The Cost of an Incomplete Science Education: Why Hands-On Science Experimentation Is Vital

Written by: Linda Jeschofnig, co-author of Teaching Lab Science Courses Online

It is distressing that many colleges, high schools, and online programs offer physical and biological science courses without tactile laboratory components and thus deny their students the opportunity to perform physical science experiments.   Some of these institutions at least provide virtual computer labs, but as asserted by the American Chemical Society and other national science organizations, computer simulations are not an adequate substitute for the science learning experiences that only hands-on laboratory experimentation provides.


There is no doubt that all the advances enjoyed by modern society, from improved health and longevity to an incredible array of functional products and technologies are attributable to scientific discoveries and a continuous compounding of science knowledge through the ages.  This knowledge was unquestionably gained via hands-on experimentation performed in accordance with the Scientific Method’s logical framework that fosters the discovery of truth and our foundational understanding of the natural world.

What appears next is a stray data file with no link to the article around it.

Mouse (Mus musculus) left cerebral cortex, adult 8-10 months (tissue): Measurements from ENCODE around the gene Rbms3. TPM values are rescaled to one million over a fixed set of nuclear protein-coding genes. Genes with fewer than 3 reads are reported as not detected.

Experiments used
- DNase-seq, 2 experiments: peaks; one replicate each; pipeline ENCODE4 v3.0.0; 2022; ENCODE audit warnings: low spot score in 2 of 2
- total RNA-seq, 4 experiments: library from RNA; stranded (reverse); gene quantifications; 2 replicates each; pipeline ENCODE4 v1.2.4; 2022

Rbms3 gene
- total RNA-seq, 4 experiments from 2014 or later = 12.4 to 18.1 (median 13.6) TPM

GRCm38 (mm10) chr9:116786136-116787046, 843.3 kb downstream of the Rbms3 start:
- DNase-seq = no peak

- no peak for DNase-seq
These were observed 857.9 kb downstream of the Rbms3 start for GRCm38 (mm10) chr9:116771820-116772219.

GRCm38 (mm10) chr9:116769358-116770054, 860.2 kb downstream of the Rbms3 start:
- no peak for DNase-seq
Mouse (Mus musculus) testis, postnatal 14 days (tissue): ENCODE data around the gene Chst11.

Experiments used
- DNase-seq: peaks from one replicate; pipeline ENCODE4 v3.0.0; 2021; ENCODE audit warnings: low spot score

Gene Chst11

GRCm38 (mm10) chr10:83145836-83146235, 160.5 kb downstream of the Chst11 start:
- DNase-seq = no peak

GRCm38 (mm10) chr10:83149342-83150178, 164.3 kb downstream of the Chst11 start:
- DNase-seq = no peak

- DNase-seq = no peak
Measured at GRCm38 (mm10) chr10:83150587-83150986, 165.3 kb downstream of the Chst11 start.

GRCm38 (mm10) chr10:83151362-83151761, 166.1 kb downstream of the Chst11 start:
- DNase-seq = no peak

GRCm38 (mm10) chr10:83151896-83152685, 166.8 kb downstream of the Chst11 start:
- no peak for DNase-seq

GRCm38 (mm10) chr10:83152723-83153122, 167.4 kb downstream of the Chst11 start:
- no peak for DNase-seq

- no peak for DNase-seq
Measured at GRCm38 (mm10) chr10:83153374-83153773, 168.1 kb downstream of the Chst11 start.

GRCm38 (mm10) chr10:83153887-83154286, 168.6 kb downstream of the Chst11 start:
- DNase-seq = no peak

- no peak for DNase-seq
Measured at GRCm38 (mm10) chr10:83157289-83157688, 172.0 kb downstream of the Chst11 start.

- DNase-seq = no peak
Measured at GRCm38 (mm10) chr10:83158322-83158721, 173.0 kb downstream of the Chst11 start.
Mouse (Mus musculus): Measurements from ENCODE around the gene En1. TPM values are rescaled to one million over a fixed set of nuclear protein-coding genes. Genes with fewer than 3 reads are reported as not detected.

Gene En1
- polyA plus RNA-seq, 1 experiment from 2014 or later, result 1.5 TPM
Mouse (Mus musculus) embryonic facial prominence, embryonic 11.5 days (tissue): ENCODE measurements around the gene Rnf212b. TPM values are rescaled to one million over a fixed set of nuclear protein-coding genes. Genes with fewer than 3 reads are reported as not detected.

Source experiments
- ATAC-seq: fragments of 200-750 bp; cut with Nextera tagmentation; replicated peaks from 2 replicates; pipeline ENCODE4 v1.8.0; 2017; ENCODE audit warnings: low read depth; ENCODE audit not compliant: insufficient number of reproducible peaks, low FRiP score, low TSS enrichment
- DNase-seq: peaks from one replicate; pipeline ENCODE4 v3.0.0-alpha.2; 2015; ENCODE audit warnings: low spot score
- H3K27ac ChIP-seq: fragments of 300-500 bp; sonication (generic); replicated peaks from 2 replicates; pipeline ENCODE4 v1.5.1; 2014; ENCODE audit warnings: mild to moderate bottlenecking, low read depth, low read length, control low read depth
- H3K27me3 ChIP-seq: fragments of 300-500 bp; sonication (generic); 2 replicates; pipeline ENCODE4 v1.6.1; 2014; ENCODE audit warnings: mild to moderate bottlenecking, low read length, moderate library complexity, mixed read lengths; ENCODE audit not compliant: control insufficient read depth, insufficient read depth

The Scientific Method teaches us to be prudent and skeptical; to pose questions about the workings of the universe; and to then postulate potential answers or hypothesis to our questions.  From there we devise and conduct physical test to prove or disprove our hypothesis.  While testing we make and record first-hand observations and then analyze our test results and draw conclusions about the validity of our postulated answers.  This contemplative and physical process yields reliable and verifiable information plus provides us with a deep and personal understanding of the science concepts studied.  At the same time, experimentation activities build our logic, pragmatic, and critical thinking skills that will serve us well in every aspect of our lives.

Learning science through experimentation is integrative, requiring us to utilize a variety of knowledge and skills.  Our observation, mathematical, and analytical skills are honed through the process of data gathering and compilation. Our writing and communication skills are sharpened in recording laboratory notes and preparing formal reports that summarize the problems posed, the testing procedures followed, the findings observed, and the scientific conclusions reached.  Since experimentation involves elements of risk, we come to appreciate the importance of lab safety, to recognize potential hazards, and to proactively organize experimentation activities.  We also come to realize the importance of accuracy in measurements and observations, how small errors can have huge consequences, and how mistakes are often the basis for our greatest learning opportunities.

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